The exhibition “The Art of the Pastel: From Degas to Redon“ (through April at the Petit Palais) is an image booster for a medium often seen as a poor cousin of painting, something artists use when they can’t paint for some reason, a stopgap between drawing and painting.
By presenting a wide variety of pastels in every conceivable style, the show puts paid to all those preconceptions about the little sticks made of powdered pigments held together with a binder. The fact remains, however, that for various reasons they are difficult to work with and to conserve, which is probably the real explanation for their relative rarity.
Pastels made their first appearance during the Renaissance but experienced their first golden age in the 18th century, when they were popular for portrait painting. Another heyday arrived in the second half of the 19th century, when societies for pastel artists sprang up and such illustrious artists as Edouard Manet and Edgar Degas began to use them extensively.
The show at the Petit Palais concentrates on the rarely seen pastels in its own collection, mostly dating from the second half of the 19th century. Of the 130 pieces on show, many have never been exhibited before.
Pastels were often used for preparatory sketches for larger works. Elisabeth Vigée-Lebrun, the renowned portraitist of royals and aristocrats, used them throughout her career for this purpose, and we have one lovely and accomplished example here in “La Princesse Radziwill” (1801).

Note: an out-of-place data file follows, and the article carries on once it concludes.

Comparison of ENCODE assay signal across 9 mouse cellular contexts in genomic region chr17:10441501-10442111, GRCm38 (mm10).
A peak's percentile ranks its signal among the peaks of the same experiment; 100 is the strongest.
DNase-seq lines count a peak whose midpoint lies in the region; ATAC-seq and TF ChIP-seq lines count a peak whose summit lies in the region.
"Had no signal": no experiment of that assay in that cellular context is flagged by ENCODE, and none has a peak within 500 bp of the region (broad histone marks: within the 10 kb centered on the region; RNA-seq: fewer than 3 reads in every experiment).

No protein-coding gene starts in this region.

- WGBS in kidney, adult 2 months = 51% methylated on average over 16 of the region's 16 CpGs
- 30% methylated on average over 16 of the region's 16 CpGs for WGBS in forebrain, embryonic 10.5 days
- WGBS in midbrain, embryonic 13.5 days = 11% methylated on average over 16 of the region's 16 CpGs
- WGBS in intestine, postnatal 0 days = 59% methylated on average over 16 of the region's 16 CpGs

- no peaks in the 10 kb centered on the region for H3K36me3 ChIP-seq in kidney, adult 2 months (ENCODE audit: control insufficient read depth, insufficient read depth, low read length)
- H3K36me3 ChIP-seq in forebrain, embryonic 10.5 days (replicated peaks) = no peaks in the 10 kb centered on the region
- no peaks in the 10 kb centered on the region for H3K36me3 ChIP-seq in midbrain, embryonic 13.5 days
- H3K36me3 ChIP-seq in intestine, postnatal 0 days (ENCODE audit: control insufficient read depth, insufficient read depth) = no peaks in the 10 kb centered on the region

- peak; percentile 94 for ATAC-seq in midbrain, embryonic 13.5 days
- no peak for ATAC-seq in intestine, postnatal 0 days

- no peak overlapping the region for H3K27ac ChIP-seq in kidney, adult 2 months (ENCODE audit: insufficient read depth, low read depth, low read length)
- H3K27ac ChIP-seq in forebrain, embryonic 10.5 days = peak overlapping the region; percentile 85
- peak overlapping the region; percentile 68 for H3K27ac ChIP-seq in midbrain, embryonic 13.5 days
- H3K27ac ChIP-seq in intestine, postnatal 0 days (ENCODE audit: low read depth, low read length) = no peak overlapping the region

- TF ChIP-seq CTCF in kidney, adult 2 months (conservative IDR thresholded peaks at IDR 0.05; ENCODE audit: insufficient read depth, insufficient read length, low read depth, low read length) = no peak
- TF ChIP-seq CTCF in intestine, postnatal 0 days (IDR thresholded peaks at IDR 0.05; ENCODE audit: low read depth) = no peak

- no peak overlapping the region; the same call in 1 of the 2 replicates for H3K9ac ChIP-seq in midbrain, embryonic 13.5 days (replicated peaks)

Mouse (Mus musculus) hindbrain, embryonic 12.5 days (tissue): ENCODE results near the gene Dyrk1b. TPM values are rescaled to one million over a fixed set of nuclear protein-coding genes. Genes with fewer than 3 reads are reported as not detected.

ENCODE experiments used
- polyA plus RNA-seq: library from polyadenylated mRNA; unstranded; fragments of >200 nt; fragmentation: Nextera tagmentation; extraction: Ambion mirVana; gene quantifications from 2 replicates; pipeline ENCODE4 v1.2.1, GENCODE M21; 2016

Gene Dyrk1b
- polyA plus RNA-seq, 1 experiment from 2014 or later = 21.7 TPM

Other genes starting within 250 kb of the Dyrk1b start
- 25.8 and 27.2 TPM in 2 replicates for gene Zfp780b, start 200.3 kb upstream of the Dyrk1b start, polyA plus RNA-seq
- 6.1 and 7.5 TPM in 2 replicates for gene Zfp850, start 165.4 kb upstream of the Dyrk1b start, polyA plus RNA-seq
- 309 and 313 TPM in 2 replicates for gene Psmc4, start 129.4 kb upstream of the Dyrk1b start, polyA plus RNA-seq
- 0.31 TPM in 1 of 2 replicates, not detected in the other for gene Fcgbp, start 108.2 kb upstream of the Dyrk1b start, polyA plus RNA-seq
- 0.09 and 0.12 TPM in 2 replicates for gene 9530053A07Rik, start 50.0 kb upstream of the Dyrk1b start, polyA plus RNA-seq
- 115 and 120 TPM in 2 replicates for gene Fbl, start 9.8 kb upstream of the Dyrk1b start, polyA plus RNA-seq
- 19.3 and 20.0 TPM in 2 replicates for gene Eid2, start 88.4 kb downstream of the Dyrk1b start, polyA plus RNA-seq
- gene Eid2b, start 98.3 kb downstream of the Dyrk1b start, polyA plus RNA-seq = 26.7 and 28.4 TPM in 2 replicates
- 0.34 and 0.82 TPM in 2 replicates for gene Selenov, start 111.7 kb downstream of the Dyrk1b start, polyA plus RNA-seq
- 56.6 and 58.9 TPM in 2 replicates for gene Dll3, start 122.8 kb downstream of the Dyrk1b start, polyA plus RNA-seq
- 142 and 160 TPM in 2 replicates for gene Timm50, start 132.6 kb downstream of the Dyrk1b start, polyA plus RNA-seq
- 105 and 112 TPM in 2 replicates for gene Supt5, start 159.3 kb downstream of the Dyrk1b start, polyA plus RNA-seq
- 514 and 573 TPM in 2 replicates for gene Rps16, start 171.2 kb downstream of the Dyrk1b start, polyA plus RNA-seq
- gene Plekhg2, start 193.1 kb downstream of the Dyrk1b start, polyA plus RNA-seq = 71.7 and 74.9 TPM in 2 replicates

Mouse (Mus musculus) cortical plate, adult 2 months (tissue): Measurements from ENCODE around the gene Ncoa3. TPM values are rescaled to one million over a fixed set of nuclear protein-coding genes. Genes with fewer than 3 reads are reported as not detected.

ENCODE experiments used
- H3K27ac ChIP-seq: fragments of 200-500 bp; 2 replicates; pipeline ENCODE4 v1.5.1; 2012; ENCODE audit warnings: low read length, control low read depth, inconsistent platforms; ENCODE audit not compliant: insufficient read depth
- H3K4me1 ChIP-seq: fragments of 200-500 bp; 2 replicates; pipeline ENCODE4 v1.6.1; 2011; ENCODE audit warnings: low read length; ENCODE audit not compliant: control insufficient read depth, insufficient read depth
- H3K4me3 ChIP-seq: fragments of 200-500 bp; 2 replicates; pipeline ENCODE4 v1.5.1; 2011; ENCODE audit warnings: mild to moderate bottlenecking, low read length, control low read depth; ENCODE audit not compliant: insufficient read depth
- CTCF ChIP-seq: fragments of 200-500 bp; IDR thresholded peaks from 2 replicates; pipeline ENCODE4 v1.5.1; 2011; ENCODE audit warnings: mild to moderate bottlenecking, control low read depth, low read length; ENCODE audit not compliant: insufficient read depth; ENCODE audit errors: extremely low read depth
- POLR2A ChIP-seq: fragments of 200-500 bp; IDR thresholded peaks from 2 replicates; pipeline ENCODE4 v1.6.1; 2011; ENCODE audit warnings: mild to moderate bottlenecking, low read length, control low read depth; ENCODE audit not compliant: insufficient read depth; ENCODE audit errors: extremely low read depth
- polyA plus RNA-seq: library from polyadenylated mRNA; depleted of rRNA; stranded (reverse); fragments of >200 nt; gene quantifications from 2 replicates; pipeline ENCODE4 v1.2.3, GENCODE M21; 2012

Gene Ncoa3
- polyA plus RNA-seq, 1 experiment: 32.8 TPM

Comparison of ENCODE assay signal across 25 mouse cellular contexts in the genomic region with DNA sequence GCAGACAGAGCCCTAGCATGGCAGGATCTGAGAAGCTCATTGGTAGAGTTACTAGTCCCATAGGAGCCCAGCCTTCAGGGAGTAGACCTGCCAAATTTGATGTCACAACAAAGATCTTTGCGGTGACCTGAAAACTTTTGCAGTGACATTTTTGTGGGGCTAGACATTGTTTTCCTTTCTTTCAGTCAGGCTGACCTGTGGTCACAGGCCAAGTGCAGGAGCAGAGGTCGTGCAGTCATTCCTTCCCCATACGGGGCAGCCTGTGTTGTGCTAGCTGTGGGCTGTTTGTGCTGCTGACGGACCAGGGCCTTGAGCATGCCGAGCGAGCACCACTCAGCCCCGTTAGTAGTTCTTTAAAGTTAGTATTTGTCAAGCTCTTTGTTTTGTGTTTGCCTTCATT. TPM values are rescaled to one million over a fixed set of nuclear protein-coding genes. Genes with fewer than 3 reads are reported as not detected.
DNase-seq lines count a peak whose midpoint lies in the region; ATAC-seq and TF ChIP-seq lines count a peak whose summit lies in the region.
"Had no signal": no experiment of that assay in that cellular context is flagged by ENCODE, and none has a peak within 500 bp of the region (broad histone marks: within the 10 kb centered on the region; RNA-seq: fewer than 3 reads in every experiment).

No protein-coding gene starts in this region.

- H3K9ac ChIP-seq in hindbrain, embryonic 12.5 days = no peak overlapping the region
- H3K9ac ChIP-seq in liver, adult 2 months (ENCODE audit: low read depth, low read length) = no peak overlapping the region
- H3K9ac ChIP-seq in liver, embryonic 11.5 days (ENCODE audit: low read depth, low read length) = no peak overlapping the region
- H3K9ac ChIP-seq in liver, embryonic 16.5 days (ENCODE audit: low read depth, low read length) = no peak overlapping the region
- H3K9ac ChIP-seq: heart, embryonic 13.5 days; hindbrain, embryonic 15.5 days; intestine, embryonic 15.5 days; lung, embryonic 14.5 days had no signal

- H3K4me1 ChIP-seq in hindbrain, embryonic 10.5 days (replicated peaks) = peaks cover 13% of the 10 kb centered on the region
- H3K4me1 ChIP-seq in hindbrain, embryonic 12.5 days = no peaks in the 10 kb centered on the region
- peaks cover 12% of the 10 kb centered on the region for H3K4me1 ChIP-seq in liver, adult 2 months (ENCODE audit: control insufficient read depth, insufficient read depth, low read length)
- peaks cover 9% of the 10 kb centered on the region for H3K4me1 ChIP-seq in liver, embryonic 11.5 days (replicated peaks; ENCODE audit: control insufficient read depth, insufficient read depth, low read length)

Other striking portraits are Victor Prouvé’s sensuous depiction of a woman in a luxuriously billowing dressing gown stretched out on a sofa (pictured at the top of this page), and “Sur Champ d’Or” (1897), by Charles-Lucien Léandre, a real master of the pastel represented by a number of beautiful works in this show.
It can be surprising to see how like oil paintings pastels can be when such an effect is desired. Examples here include John-Léon Riesener’s “Portrait de Mademoiselle Ehrler” (1861), in which a little girl, posing in a forest glade with a hoop and stick, wears a sumptuous (and sumptuously painted) pink satin gown with plenty of frills and flounces.
Pastels held special appeal for the Impressionists and other artists who worked en plein air because they were easier to transport. Berthe Morisot’s “Dans le Parc” (c. 1874) is one example, but there are also works here by Mary Cassatt, Auguste Renoir and, of course, that sometimes Impressionist, Degas. The Symbolists, represented by a number of works by Odilon Redon and others, were also pastel fans.
The names of many of the artists included in the show may be less familiar, among them painter and sculptor Albert Bartholomé, represented by a portrait of a female beggar, “Tête de Mendiante” (1882) that is moving in its simplicity.
Landscapes have not been left out, and pastels, with their intense light and color, seem especially well-adapted to depicting night scenes (Alexandre Nozal’s “Nocturne. Le Lac Léman – Souvenir de Villeneuve,” 1895) and snow scenes (the same artist’s “L’Embâcle de la Seine entire Asnières et Courbevoie,” 1891).
Colors referred to as pastels are pale versions of pure color, but there is nothing pale about the works in this exhibition, which covers an astonishing spectrum of styles and effects, making me wonder how pastels are used in modern and contemporary art (only one contemporary artist, Irving Petlin, is included in the show). A subject for another exhibition?